BY BILL SCHUBART | DECEMBER 12, 2019
I was hurt. I always thought of him as my friend. He couldn’t stop laughing long enough to utter a word. Evidently, I had said something funny when I called him, but I had no idea what I’d said that would trigger such spasms of hysteria.
Still unsure of what triggered this loss of composure, I put the phone on speaker and set it on the table to finish my coffee while he tried to regain his composure in a flurry of uncompleted sentences. John is normally business-like and responsive. He’s always been there for me in the past: oil changes, overdue inspections, welding a tin can over the leaks in my tail pipe, or putting the inspection sticker over the ding in the windshield.
I’d only called to ask if he would put my snow tires on today. “December 11,” he finally managed through his laughter and hung up still chortling. He called later in the day to apologize and amend the tire change date to Dec. 13.
My calls to four other garages yielded either a chuckle at my naivete or a short shrift answer mentioning a December date. Not a fan of abuse, I gave up and entered Dec. 13 on my scenic calendar from the same local garage.
I moved to Vermont in 1947 and have driven cars since I was 12, legally since I was 16. Living in Morrisville, winters were harsher than they are here in the Champlain Valley — “lake effect,” I believe they call it. We routinely had snow up to the windowsills and most Februarys we got a few days of temperatures in the 28-34 below zero range. My grandfather, Clovis Couture, had the town contract to roll the backroads with his huge wooden-stave roller with a bench on top pulled by a team of horses. He had only retired his roller and invested in snow plows a few decades before I arrived in town with my mother in 1947.
Few could afford two sets of tires and most people just drove on what they had until the tires no longer had a visible tread. Safety inspections were required even in my childhood but they were more negotiable in those days. Most people used chains for serious winter driving and every car trunk had a spare tire (usually a bald one), a jack, a set of tire chains, a log chain for pulling the neighbor out of the ditch and jumper cables. There was no AAA that I recall. If one careened or spun out into a ditch or field, one called on the nearest farmer. Farmers knew that neighbors helped rather than charged their neighbors. It worked both ways then.
Cars were rear-wheel drive then and performed much better in snow and ice. Front-wheel drive became more common in the late 70s and set back winter driving considerably.
My first half-dozen cars were well-used Volkswagen Bugs that I bought for a few hundred dollars and drove into parts cars. Rear-wheel drive with the engine’s weight sitting squarely over the rear axle, they were like tractors and could go almost anywhere.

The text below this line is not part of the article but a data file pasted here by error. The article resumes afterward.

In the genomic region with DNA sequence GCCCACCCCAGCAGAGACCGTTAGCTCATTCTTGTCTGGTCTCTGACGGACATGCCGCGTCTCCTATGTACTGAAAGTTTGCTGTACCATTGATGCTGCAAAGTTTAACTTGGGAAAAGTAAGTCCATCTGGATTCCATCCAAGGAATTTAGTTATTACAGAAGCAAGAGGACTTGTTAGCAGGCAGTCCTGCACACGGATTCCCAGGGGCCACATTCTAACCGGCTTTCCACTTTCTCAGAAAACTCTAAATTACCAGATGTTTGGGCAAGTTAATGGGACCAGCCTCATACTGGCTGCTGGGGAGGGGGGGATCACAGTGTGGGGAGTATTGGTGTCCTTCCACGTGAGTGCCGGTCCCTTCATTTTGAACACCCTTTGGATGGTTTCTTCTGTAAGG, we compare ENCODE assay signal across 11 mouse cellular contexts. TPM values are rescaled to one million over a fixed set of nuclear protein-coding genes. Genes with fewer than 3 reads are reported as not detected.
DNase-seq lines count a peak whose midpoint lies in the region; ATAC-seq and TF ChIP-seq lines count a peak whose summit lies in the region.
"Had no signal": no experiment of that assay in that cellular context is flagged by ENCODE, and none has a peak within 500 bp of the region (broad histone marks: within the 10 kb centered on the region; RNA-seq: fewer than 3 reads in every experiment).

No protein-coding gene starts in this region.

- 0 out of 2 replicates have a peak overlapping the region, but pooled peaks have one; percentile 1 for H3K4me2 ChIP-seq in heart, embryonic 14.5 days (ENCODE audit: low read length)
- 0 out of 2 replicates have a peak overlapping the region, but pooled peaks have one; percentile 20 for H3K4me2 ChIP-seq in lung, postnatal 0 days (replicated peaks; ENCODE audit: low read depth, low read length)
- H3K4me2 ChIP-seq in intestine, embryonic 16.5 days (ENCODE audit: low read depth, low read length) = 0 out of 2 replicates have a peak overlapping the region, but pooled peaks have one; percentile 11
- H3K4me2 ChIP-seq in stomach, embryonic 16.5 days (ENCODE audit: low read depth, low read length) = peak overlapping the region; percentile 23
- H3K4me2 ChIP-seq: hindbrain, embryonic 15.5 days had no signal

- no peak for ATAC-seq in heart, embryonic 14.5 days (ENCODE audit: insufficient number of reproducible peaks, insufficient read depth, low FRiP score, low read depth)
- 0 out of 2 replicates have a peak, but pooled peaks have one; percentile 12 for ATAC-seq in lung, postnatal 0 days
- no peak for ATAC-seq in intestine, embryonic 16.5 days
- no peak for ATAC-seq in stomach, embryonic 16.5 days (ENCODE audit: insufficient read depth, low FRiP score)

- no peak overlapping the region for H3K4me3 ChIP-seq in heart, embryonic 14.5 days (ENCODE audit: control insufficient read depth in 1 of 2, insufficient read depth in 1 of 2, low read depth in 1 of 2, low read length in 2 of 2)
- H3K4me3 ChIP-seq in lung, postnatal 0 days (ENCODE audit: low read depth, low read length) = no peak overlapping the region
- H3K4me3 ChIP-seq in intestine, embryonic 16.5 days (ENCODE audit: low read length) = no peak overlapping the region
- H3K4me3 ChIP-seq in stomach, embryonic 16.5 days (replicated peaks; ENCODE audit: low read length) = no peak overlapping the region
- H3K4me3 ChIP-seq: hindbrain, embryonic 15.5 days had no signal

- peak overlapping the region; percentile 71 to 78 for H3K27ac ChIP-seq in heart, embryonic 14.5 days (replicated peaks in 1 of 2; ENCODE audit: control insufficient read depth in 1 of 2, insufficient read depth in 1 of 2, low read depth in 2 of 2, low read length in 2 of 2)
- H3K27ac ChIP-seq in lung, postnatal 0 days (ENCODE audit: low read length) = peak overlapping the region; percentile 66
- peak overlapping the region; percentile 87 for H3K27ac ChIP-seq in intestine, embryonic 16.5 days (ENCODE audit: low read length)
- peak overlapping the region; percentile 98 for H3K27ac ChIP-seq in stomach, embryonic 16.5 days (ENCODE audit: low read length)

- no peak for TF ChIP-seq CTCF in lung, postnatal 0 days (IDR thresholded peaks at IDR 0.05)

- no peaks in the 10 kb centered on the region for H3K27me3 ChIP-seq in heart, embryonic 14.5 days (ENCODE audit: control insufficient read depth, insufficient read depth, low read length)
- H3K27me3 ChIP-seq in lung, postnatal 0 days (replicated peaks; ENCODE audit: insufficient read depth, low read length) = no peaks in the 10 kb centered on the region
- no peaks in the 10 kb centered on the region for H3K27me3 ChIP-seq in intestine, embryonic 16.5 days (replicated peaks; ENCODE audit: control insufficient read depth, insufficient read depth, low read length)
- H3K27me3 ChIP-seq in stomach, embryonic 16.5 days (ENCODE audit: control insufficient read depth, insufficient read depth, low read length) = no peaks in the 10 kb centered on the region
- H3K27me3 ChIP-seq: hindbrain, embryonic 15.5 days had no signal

One winter I was going from Lincoln to a wedding in Waitsfield and the shortest route was the McCullough Turnpike (Route 17) over the Appalachian Gap, a challenging road in winter. The heater boxes on early VW Bugs were the first thing to rust away, so I had no heat. At the very top on the west slope is a very steep final climb that runs above a pond that locals claim is filled with wrecks. I was maybe a hundred feet from the small parking lot at the top and desperate to make it over, as the way around would have me miss the wedding and the reception. My trusty Bug began to spin and I couldn’t gain any traction on the sanded black ice.
Finally, in desperation, I got out of the car, leaving the rear wheels spinning in second gear, ran around behind and pushed it. My tires finally found some solid ground and the car continued on up the short distance to the top with me running along behind it. It nosed into a snowbank and kept spinning. I hopped in and drove down the other side and made it to the wedding just before the vows.
So how is it that after 60 years of driving in Vermont I could be so shocked and unprepared for the onset of winter? Our six cords of wood are under cover, but that’s because I’m cheap and stay a year ahead by buying green wood. It costs nothing to cure your own wood.
One would think that five months of driving on ice and snow every year would ingrain in us an understanding of how to drive in winter, but we seem to have to learn it all over again each fall.
The first snow brings on a series of fender benders, full-fledged wrecks and even some injuries.
It’s as if we have to learn to drive all over again each winter.
I can understand the UVM student from South Carolina who expressed total surprise to me when I stopped on the interstate to be sure that he and his friends were all right as they crawled out of the upside-down Jeep Cherokee in the median strip. Even I knew that when they shot by me going 60 miles an hour over black ice that they would not make the next exit. Most of us were driving slowly on the far right keeping our right tires in the snow.
“But I have studded snow tires and four-wheel drive … I thought this couldn’t happen?” the dazed student said, pulling a friend through the window. No one was hurt physically, but the driver seemed hurt at the idea that he (or his parents) had invested in a Vermont vehicle and it had let him down just when he needed it most: going to Stowe to ski for the day with his friends.
I tried to explain that ice is slippery regardless.
When you think metal studs, think ice skate blades; they make no difference. There are two ways to drive on ice, one is not to, the other is at the speed of a box turtle.
Be warned … winter is just beginning. Mark your calendar next July to get an appointment to have your snow tires mounted in late October … and remind me to do the same.
Photo courtesy of Wikimedia Commons.